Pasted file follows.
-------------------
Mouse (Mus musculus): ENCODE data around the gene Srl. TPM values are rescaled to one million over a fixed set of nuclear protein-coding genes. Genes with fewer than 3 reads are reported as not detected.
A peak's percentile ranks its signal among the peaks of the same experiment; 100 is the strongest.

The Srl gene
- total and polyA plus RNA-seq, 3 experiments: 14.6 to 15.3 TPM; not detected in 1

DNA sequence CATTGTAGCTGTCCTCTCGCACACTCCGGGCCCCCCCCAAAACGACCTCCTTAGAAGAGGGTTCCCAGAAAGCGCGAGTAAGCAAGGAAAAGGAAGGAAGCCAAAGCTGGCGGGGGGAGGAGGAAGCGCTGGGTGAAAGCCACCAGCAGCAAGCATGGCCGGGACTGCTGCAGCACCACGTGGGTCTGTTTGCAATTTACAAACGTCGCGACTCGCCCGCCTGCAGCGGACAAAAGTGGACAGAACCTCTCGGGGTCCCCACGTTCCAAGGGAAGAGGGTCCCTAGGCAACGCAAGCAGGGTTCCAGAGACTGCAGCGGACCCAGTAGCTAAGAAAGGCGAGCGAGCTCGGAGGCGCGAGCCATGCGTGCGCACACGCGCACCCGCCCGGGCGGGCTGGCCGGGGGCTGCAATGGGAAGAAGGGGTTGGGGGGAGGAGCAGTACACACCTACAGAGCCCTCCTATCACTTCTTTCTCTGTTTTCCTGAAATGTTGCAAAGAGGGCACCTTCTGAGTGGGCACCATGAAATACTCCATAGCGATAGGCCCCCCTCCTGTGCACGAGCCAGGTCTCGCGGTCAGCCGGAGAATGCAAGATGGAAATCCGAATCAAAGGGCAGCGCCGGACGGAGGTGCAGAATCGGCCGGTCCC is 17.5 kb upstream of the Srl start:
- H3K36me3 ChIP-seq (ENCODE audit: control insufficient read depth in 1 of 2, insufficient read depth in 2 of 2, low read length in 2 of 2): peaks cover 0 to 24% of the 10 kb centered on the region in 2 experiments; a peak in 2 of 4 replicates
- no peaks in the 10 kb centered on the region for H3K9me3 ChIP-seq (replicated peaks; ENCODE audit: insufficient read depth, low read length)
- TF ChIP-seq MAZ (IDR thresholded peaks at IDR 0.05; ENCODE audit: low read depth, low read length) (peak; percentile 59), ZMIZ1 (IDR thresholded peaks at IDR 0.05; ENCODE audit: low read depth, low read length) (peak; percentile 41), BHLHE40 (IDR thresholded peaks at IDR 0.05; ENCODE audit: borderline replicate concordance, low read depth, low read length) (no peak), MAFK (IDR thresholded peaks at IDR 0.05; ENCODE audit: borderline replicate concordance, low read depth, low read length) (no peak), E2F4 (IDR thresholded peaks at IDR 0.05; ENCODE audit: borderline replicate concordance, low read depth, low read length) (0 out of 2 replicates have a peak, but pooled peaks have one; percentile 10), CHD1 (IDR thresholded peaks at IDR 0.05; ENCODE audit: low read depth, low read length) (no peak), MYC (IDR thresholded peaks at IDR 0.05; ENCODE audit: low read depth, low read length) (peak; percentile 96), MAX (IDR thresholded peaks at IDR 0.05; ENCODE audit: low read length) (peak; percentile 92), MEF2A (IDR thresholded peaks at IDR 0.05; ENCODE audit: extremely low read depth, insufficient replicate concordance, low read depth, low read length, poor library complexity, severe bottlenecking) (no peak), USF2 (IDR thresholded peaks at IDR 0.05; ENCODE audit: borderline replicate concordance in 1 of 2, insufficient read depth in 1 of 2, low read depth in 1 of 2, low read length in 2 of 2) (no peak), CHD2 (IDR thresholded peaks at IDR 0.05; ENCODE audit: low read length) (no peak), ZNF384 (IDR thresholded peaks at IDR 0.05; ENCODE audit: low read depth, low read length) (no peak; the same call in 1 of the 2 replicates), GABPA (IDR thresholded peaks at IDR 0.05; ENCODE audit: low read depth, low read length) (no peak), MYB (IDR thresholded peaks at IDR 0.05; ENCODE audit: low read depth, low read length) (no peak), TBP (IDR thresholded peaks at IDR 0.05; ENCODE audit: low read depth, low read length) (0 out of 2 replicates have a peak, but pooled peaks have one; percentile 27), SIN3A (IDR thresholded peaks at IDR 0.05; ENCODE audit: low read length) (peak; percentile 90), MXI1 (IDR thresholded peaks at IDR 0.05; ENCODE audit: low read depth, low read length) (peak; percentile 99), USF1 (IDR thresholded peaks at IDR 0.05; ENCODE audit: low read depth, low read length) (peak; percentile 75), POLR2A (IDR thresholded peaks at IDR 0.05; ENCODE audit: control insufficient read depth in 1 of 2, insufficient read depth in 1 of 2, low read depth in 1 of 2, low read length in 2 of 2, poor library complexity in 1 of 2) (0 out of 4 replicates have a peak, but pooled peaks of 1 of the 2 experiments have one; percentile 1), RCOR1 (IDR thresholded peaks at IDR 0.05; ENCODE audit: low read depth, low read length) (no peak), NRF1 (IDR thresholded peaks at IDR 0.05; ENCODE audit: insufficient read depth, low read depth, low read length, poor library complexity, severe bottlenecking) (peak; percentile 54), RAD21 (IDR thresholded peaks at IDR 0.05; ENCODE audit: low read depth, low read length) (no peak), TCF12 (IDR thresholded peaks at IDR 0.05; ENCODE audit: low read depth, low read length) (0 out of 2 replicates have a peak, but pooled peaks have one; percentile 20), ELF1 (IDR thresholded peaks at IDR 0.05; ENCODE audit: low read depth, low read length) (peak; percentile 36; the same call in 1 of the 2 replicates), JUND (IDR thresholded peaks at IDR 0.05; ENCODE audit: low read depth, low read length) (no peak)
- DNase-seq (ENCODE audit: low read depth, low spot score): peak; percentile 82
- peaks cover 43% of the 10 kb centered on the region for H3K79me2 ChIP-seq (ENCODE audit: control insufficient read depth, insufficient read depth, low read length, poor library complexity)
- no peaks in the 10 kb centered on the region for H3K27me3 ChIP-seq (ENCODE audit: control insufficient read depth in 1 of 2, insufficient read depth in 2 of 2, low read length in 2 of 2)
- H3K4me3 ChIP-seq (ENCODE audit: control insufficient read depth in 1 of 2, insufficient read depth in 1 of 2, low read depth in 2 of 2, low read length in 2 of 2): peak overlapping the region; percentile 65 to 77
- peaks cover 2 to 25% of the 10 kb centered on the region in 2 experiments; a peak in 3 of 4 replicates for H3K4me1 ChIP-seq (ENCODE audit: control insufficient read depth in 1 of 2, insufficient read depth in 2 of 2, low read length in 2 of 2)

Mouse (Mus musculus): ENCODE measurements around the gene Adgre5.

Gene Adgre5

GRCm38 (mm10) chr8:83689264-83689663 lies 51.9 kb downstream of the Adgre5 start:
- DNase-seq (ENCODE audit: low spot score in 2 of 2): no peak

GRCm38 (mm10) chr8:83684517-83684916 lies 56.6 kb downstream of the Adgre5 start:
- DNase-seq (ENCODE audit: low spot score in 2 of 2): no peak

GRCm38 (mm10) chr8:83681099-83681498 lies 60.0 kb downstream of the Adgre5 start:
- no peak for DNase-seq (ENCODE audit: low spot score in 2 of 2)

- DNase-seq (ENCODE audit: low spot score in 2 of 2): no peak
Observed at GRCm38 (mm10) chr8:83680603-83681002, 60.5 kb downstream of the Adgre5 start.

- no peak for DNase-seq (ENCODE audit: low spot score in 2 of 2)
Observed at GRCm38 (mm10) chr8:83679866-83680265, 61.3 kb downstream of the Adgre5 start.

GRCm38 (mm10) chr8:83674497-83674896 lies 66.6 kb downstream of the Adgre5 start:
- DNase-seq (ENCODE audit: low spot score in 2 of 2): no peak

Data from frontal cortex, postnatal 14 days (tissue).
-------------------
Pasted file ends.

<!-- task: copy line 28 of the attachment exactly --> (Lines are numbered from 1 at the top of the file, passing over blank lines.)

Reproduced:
Data from frontal cortex, postnatal 14 days (tissue).